By now, you've probably heard the news that Mississippi's Biloxi Public School District removed Harper Lee's Pulitzer Prize-winning novel from its curriculum, on the grounds that it "makes people uncomfortable." What the school board misses is that To Kill a Mockingbird should make white readers uncomfortable, because that is what it was always designed to do.
Race makes white people uncomfortable. Since it became largely unacceptable to use the N-word in public, many white parents in the U.S. have raised their children to believe that they should never notice any person's race, and that to do so is racist. This "colorblind" approach has myriad flaws, because it creates the illusion that everyone is treated equally across the board. It does not leave a space to acknowledge the ways in which people of color are disproportionately affected by police brutality, the school-to-prison pipeline, mandatory-minimum sentences, housing discrimination, and workplace harassment.
But everything in our society revolves around race. Race affects every facet of our lives. It's why Barack Obama's presidency meant so much to so many, and it's why his qualifications were questioned in every possible way at every possible turn. Race is why Donald Trump became Barack Obama's successor — not because, to paraphrase an oft-used argument, white people have been so oppressed for the last eight years, but because seeing a black man ascend to the highest office in the land made racists realize that they were losing.
(If there's one thing racists are good at, it's losing, but don't tell them that.)
So when a book like To Kill a Mockingbird comes along, it's easy to see exactly how and why it makes white readers uncomfortable. It's the story of two ungrateful, white children being raised by a black housekeeper hired by their father: a wealthy, white racist.
No, I don't call Atticus Finch a racist because of Go Set a Watchman. He was racist in To Kill a Mockingbird, too: when he was more interested in protecting the reputation of an incestuous white family than in exonerating the innocent black man they accused of rape; when he objected to his children's use of the N-word because it was "common" and therefore unfitting of their social class; when he compared himself to Cotton Tom Heflin, an Alabama senator who was a member of the Ku Klux Klan.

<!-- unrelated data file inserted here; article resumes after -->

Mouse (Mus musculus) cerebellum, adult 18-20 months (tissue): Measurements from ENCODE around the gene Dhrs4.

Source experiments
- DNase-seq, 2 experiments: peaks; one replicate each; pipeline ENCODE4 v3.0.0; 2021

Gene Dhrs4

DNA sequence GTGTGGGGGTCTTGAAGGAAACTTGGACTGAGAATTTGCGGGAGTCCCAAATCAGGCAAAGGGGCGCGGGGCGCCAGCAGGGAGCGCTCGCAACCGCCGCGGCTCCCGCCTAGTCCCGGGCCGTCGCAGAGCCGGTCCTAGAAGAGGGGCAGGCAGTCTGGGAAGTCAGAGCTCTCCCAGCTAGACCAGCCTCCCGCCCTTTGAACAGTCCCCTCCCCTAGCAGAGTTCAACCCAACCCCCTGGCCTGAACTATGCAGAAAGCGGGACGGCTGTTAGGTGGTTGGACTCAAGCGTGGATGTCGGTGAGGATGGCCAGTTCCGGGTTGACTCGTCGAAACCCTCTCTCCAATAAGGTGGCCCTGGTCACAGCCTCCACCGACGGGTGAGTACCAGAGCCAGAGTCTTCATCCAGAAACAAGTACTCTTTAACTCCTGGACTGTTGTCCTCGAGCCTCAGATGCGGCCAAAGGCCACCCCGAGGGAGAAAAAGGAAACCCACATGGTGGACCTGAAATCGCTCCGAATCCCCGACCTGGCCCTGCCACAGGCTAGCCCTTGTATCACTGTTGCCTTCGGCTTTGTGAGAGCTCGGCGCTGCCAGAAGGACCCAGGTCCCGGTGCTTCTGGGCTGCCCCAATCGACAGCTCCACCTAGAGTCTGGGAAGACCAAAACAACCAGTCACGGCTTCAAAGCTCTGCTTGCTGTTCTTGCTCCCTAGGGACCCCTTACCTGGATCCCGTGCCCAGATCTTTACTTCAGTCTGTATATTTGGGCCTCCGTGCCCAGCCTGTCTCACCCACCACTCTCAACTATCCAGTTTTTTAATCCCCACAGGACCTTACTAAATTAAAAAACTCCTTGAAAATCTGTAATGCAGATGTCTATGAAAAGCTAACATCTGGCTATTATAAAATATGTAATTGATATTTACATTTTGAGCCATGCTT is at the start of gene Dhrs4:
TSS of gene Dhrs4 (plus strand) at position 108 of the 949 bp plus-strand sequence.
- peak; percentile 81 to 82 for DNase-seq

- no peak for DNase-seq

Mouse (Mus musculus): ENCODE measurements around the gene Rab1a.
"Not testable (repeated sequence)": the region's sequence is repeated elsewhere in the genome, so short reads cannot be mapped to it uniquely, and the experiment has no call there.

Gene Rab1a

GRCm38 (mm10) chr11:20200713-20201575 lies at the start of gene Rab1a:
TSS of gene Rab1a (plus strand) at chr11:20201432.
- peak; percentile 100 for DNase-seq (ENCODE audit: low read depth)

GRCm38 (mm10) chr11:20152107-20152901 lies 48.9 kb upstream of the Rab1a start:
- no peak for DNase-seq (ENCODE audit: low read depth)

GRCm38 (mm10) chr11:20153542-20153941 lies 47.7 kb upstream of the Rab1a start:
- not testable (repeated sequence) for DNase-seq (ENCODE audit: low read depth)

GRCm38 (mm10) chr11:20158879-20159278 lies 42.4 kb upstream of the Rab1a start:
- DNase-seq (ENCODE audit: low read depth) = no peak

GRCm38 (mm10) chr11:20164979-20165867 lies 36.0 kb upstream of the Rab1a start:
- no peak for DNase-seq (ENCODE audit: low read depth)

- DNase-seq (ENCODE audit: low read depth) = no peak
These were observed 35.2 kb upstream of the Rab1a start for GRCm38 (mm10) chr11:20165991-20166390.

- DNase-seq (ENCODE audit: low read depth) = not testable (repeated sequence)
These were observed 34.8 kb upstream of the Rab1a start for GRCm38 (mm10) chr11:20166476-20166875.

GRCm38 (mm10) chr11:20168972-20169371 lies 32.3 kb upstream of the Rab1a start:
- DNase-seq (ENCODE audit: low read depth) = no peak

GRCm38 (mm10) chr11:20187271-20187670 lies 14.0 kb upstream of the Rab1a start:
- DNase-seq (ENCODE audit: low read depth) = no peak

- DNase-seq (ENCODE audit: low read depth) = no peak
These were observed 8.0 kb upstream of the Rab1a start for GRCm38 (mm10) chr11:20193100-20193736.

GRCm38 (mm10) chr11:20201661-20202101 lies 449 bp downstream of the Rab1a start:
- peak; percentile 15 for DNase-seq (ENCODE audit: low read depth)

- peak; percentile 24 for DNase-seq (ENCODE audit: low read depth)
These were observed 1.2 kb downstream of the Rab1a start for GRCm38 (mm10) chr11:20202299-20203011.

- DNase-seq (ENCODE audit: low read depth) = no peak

The integrity of none of the white characters in To Kill a Mockingbird holds up to close scrutiny. Even Dolphus Raymond, the only white man in Maycomb who is in an openly displayed relationship with a black woman, hides behind a facade of alcoholism, rather than standing up for his beliefs.
It's telling that Biloxi banned To Kill a Mockingbird because "[t]here is some language in the book that makes people uncomfortable." Lee's novel contains domestic abuse, incest, mob violence, and attempted murder, but the language — that is, the racist language used so casually by white characters — is what made parents uncomfortable. To steal a quote from Atticus Finch, they should "climb into someone's skin and walk around in it," rather than balking at negative portrayals of characters who look like them.
To Kill a Mockingbird is a fantastic work of literature, and removing it from a school's curriculum because it makes white readers uncomfortable misses the point entirely. With that being said, Lee's is not the best book to teach white kids about racism, because it grounds its narrative in the experiences of a white narrator and presents her father as the white savior, in spite of the fact that he fails miserably at saving the man he was contractually obligated to rescue.
The literary canon is unbearably white, especially the narrow part of it taught in compulsory education. If we want white children to understand how racism affects black individuals and families, and to understand that black experiences matter, then we should have them read those experiences as written by black writers. Otherwise, we're presenting the same old perspectives that we haven't managed to learn from yet.
Here's a short list of five books with authentic narratives that schools could teach instead of To Kill a Mockingbird.